- Publishing around the Commonwealth
- Commonwealth initiatives
Publishing around the Commonwealth
The book publishing industries of many Commonwealth countries are mostly dichotomies of local and foreign names. A common theme with each country is the presence of branches of transnational companies (or at the least agents) most of them originating from the UK and US, and a local publishing industry. English is the official language of the Commonwealth and an official language in 45 of the 53 member states. This makes the Commonwealth a lucrative market for large transnational or otherwise publishers, who publish mainly in English.
In Commonwealth Europe, the UK is a dominant force in publishing internationally. The three largest publishers in the world have UK origins. Pearson the largest publisher and Reed Elsevier* the second largest are still headquartered in the UK. Thomson Reuters, the third largest is now based in Canada. With respect to size of operations in the Commonwealth, the dominance of UK-origin transnational publishers Pearson, Macmillan and Oxford University Press is particularly pervasive.
The publishing ?eld in Commonwealth Africa consists mainly of branches of transnational publishing corporations, large publishing houses disinvested by the same corporations and some state-owned publishing houses. Once again the US and UK are major sources of imports. The World Bank has been involved in a number of projects including the provision of textbooks for schools and promoting indigenous or local publishing industries in Africa.
In the Americas, Caribbean member states import most of their books, primarily from the UK (mainly textbooks) and US (novels). Intra-regional exports in textbooks are dominated by Trinidad & Tobago. There is a significant presence of UK and US multinationals in Canada’s publishing industry.
Pacific island member states do not have a national book publishing industry or policy of notable significance – Australia and New Zealand are major import sources. Both Australia and New Zealand have strong independent locally-owned publishing sectors although the more prominent larger revenue type companies are branches of transnational corporations.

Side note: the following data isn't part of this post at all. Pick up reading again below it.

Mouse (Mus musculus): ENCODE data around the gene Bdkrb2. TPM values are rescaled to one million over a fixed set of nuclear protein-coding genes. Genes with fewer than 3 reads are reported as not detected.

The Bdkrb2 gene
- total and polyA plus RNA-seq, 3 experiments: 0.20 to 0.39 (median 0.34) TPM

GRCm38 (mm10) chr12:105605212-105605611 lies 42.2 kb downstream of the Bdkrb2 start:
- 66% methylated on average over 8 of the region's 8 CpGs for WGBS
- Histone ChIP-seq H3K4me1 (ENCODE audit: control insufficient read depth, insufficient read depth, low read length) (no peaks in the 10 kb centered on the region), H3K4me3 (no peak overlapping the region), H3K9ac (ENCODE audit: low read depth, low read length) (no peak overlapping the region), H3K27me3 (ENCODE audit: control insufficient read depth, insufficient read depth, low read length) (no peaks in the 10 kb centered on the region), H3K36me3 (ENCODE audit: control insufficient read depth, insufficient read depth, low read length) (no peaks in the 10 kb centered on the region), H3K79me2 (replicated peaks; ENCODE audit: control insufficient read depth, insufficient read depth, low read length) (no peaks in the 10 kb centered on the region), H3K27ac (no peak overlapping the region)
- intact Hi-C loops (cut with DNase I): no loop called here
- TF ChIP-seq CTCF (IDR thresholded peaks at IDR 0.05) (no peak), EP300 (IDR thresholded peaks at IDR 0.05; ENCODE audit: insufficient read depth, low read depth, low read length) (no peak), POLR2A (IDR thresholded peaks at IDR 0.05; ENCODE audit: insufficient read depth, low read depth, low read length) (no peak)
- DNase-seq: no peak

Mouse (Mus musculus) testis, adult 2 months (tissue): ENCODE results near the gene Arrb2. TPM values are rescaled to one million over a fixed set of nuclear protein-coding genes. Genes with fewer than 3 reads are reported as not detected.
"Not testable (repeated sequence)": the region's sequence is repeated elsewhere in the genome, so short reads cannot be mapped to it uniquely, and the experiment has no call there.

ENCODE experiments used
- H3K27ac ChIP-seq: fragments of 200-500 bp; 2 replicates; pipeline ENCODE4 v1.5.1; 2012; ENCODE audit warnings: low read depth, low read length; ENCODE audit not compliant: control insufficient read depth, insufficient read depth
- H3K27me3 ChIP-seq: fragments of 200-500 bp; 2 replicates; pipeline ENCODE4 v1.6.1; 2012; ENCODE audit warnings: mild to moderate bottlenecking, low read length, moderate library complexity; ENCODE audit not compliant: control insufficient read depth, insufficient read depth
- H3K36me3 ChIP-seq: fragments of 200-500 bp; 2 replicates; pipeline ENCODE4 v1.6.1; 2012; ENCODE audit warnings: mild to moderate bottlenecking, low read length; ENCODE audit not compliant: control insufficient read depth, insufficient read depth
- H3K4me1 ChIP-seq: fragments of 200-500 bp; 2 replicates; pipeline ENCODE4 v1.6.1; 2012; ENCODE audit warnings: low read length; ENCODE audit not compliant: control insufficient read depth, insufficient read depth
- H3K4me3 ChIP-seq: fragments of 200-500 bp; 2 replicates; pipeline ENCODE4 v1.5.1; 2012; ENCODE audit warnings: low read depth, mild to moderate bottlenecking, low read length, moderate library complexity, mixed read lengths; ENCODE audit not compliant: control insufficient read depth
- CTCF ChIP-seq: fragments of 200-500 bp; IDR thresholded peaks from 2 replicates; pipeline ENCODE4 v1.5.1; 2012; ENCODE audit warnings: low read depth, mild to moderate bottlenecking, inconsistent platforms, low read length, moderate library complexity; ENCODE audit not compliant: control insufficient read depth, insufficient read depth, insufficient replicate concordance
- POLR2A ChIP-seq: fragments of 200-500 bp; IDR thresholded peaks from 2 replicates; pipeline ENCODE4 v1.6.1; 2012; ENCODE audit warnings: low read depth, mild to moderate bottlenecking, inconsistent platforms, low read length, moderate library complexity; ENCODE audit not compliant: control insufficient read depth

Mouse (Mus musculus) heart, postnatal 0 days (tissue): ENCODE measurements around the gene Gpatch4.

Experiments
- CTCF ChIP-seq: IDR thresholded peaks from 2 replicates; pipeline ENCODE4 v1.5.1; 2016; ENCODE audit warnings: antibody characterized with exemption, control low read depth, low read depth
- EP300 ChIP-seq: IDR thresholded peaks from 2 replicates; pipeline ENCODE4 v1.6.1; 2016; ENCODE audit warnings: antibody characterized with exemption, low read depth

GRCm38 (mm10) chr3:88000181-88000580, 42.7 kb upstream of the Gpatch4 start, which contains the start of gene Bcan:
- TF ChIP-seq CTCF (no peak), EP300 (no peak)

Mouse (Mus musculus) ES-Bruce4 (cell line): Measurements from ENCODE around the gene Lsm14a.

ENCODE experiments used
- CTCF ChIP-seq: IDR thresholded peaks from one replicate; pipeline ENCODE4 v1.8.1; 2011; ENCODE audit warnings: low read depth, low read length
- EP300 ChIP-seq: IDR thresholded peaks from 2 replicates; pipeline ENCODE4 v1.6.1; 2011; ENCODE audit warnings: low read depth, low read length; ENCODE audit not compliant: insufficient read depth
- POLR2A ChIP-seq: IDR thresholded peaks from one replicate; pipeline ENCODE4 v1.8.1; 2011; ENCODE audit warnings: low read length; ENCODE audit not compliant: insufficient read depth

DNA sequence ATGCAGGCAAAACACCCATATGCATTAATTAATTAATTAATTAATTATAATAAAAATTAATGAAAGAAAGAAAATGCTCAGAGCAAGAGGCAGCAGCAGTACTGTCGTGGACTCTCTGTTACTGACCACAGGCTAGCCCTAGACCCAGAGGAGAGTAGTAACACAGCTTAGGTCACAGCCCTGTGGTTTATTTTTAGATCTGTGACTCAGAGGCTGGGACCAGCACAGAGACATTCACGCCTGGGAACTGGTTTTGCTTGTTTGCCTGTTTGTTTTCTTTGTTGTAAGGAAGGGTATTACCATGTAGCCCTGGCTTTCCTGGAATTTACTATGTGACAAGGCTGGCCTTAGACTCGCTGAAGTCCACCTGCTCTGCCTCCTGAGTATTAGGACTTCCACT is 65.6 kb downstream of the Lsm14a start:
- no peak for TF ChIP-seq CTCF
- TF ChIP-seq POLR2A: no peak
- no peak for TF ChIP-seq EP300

The impact of transnational publishers in Commonwealth Asia is mainly through mass imports from the UK and US; local production is dominated by small and medium locally-owned enterprises. There however has been an influx of international names setting up in countries such as India. India is widely considered the world’s third largest market for English books after the UK and US.
*Reed Elsevier’s other headquarters are in the Netherlands
Commonwealth initiatives: Commonwealth prizes
Commonwealth initiatives Pan-Commonwealth initiatives in the area of publishing mainly focus on rewarding literary accomplishments. The Man Booker Prize, awarded annually and open only to citizens of the Commonwealth and former member states the Republic of Ireland and Zimbabwe, is widely recognised as the most prestigious literary award for fiction in the English-speaking world. Commonwealth Writers Prizes are presented annually for Best First Book. The prizes aim to discover and promote up-and-coming and under-recognised writers. Prizes are open only to Commonwealth citizens.